Five Really Major Dangers of Required Minimum Distributions

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If you have an Individual Retirement Account (IRA), you are probably familiar with the term Required Minimum Distribution (RMD). Most people know they have to take RMDs starting at a given age, but they may be a little fuzzy on the details—and that vagueness can be costly. Let’s take a look at some of the dangers of required minimum distributions, and how you can avoid unnecessary loss or penalty.

1. Misunderstanding When You Need to Make Your First Withdrawal

Do you know when you need to take your first RMD? If you said 70 ½, you’re right—sort of. The deadline for taking that first distribution is tied to that milestone. You must take your first RMD by April 1 of the year following the year you turn 70 ½. So if you turn 70 on June 30, 2019, you turn 70 ½ on December 30, 2019. You must take your first RMD by April 1, 2020. If you turn 70 on July 4, 2019, however, you won’t turn 70 ½ until January 4, 2020. You would need to take your first RMD by April 1, 2021.

So what happens if you fail to take your RMD on time? You pay a stiff penalty. You may have to pay an excise tax of 50% of the distribution that was supposed to be made, but was not.

2. Making a Mistake About When You Need to Make Your First and Second Withdrawals

Let’s say you’ve made your first RMD in a timely fashion, at least as far as the law is concerned, and took that distribution on March 30, 2019 just before the April 1 deadline. You have a year to take your next annual RMD, right? Wrong.

After your first RMD, you must take each subsequent RMD by December 31 of that year. The first one that you took on March 30 was really a deferred distribution from the previous year, 2018. You still need to take your 2019 RMD by December 31, 2019. This means you are taking two distributions in one tax year. Depending on the size of those distributions, which are  taxable income, you could be taking a sizable tax hit. What’s more, the income from the second distribution could bump you into a higher tax bracket.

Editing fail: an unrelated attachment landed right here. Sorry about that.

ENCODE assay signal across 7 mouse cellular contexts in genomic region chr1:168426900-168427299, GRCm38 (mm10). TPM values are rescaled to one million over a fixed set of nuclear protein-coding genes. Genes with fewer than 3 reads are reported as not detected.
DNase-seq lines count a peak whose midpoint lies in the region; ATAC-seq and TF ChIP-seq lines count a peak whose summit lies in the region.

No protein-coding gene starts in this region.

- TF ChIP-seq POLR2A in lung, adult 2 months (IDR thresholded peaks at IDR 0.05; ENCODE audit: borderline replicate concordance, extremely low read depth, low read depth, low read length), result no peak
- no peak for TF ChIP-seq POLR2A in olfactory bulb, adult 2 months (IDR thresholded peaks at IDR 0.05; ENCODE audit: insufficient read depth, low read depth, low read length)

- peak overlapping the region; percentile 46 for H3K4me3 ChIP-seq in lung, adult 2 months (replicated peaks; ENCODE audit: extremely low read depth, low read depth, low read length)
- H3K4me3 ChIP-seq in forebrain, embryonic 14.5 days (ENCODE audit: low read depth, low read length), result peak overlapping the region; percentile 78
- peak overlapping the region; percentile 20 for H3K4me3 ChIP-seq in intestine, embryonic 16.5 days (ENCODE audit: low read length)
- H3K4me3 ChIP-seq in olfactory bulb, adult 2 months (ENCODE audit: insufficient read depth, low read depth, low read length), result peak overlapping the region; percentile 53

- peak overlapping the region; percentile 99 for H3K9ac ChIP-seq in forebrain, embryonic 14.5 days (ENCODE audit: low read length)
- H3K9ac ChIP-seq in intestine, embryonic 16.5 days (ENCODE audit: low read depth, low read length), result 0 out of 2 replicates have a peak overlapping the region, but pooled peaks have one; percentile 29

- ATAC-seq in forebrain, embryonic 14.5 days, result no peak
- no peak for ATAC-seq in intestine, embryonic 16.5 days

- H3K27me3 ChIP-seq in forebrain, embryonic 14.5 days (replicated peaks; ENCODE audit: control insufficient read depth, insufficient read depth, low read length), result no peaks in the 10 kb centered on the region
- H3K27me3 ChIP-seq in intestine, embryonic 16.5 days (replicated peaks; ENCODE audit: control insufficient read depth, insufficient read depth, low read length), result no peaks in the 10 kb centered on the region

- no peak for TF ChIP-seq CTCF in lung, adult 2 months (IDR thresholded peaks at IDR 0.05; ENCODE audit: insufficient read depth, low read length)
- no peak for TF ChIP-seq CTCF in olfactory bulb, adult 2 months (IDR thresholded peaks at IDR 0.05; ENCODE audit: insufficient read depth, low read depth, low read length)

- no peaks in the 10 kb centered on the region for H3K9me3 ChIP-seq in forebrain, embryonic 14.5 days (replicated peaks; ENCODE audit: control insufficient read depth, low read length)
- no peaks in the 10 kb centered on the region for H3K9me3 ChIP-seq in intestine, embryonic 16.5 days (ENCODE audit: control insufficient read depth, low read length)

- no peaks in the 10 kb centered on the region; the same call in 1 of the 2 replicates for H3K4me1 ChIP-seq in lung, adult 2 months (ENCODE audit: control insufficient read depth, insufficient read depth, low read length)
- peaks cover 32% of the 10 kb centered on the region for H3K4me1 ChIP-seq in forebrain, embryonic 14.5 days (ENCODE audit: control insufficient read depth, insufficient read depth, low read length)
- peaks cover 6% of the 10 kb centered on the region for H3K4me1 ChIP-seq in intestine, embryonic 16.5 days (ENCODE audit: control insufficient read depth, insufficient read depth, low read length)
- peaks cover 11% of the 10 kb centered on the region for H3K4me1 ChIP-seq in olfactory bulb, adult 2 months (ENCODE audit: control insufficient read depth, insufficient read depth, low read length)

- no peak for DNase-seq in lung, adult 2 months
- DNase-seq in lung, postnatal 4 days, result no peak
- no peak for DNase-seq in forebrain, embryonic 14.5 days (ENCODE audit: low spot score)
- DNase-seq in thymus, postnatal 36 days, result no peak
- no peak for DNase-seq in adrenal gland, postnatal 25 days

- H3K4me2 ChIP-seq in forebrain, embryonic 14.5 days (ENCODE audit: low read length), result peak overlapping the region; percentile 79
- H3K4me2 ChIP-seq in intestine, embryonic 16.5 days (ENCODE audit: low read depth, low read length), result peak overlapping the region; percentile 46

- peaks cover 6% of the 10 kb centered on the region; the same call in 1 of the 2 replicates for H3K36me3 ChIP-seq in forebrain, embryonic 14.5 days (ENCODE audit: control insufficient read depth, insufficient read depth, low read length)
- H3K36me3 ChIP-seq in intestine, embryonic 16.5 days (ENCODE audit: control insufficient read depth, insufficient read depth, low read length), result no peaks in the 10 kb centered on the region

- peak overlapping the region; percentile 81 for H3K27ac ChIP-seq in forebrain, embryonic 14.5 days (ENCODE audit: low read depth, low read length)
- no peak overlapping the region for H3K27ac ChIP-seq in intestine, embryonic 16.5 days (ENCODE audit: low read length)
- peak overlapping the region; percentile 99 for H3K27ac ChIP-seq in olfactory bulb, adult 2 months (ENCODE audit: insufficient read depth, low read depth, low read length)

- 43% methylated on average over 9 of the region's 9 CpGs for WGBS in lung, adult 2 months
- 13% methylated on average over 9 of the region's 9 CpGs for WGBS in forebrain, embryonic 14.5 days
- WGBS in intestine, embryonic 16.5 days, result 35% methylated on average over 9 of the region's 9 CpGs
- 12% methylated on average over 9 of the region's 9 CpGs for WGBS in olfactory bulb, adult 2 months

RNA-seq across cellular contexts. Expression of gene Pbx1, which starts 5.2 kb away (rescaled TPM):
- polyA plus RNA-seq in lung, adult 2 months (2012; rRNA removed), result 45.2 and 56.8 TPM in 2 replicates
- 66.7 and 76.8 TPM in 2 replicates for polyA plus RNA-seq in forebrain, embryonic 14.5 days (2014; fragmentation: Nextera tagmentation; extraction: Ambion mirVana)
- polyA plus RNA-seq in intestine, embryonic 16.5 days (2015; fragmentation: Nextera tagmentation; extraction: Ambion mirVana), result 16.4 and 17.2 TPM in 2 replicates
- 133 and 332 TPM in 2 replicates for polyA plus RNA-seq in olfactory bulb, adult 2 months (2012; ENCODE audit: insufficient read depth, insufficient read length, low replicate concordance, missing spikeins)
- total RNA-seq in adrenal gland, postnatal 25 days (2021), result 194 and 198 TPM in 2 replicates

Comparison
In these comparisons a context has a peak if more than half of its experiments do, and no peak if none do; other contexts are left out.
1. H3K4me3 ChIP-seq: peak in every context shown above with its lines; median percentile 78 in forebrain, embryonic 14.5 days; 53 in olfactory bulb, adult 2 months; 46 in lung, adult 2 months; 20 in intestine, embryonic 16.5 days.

So, although you might have had until April 1 to take that first distribution, you might have been better off taking it at the end of the previous year.

3. Valuing Your Account as of the Wrong Date

Of course, in order to take your RMD, you need to know what it is, and your RMD is based, in part, on the value of your account.

Of course, in order to take your RMD, you need to know what it is, and your RMD is based, in part, on the value of your account. But account values fluctuate over time, so at which moment do you value your IRA for purposes of calculating your RMD?

If you said, “the date on which you made the withdrawal,” that seems like a sensible answer—but it’s also a wrong one. The value upon which you base your RMD is the value of your account as of the previous December 31. In other words, if you’re calculating your RMD for 2019, you need to use your account value as of December 31, 2018.

4. Failing to Adjust Your Life Expectancy When Calculating RMD

We tend to see life as something that stretches out indefinitely before us, but the reality is that each of us has an (expected) expiration date, and with each passing year, that date gets closer. Your RMD is based not only on your account value, but on your life expectancy. So, just as you need to use the right account valuation date to calculate your RMD, you need to use the proper life expectancy for you this year, not the one for last year or the year in which you first took an RMD.

5. Failing to Take Into Account Multiple Retirement Accounts

If you have multiple retirement accounts, you need to determine the RMD for each one. If you have multiple accounts of the same type, you can withdraw the RMD for each from the respective accounts, or you can aggregate the total and draw the RMD for all accounts from one of them.

However, this can only be done with retirement accounts of the same type, such as if you have two or more traditional IRAs. If you have, say an employer-sponsored plan account and a traditional IRA, you will have to separately calculate the RMD for each account, and withdraw the right amount from each one.

As you have no doubt concluded from reading these warnings, trying to figure out and comply with RMD rules on your own is fraught with peril. Considering the potential cost of doing it wrong, it’s a worthwhile investment to retain the services of a professional experienced in retirement planning to make sure you’re doing it right. Contact our office today to schedule a consultation.

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Categories: Finances, Tax Planning

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